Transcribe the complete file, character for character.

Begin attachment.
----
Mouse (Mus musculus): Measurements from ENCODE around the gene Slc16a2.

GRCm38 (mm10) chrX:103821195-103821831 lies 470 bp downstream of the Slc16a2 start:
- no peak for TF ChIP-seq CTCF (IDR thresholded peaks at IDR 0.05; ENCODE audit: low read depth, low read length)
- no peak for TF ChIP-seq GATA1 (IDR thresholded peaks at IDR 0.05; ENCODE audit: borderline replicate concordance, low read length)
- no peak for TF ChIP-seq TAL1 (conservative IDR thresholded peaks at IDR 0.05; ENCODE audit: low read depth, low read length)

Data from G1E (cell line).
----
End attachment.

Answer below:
Mouse (Mus musculus): Measurements from ENCODE around the gene Slc16a2.

GRCm38 (mm10) chrX:103821195-103821831 lies 470 bp downstream of the Slc16a2 start:
- no peak for TF ChIP-seq CTCF (IDR thresholded peaks at IDR 0.05; ENCODE audit: low read depth, low read length)
- no peak for TF ChIP-seq GATA1 (IDR thresholded peaks at IDR 0.05; ENCODE audit: borderline replicate concordance, low read length)
- no peak for TF ChIP-seq TAL1 (conservative IDR thresholded peaks at IDR 0.05; ENCODE audit: low read depth, low read length)

Data from G1E (cell line).